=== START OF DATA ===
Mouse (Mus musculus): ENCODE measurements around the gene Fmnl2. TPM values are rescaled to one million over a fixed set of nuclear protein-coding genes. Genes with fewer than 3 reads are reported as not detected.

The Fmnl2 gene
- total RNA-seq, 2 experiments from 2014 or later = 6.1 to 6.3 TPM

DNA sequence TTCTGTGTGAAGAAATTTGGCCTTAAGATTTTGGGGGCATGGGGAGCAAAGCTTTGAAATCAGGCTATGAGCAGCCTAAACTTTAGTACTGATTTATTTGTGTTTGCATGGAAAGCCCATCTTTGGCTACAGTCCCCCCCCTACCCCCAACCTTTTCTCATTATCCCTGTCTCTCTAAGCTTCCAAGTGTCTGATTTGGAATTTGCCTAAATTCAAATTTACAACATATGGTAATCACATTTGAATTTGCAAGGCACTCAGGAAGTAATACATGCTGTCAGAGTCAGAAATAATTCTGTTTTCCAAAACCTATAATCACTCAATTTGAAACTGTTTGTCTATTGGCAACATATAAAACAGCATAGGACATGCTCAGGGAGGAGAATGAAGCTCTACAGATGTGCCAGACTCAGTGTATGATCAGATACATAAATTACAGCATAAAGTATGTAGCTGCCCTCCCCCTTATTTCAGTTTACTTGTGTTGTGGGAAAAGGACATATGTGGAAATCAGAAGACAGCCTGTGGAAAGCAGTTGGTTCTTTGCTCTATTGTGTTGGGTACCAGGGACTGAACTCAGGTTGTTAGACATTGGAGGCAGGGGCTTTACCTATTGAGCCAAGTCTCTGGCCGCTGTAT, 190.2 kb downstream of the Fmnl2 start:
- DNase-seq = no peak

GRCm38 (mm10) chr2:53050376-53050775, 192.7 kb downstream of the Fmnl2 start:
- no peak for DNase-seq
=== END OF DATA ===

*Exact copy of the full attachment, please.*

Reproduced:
Mouse (Mus musculus): ENCODE measurements around the gene Fmnl2. TPM values are rescaled to one million over a fixed set of nuclear protein-coding genes. Genes with fewer than 3 reads are reported as not detected.

The Fmnl2 gene
- total RNA-seq, 2 experiments from 2014 or later = 6.1 to 6.3 TPM

DNA sequence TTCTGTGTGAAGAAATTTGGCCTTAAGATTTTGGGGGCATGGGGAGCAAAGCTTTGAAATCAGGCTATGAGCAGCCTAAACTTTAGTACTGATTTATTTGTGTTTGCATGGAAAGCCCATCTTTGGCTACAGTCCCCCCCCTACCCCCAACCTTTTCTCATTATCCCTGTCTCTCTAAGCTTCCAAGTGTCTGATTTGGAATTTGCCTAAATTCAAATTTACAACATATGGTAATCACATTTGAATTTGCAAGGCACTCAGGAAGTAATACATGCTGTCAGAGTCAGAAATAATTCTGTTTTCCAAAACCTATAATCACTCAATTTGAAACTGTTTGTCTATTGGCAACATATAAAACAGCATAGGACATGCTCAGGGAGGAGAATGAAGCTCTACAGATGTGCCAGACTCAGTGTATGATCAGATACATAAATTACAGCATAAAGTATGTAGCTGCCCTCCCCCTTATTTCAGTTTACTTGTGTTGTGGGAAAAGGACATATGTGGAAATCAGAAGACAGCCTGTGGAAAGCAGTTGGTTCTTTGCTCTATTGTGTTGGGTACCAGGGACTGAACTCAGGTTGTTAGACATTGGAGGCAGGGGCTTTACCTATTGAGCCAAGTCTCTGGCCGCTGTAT, 190.2 kb downstream of the Fmnl2 start:
- DNase-seq = no peak

GRCm38 (mm10) chr2:53050376-53050775, 192.7 kb downstream of the Fmnl2 start:
- no peak for DNase-seq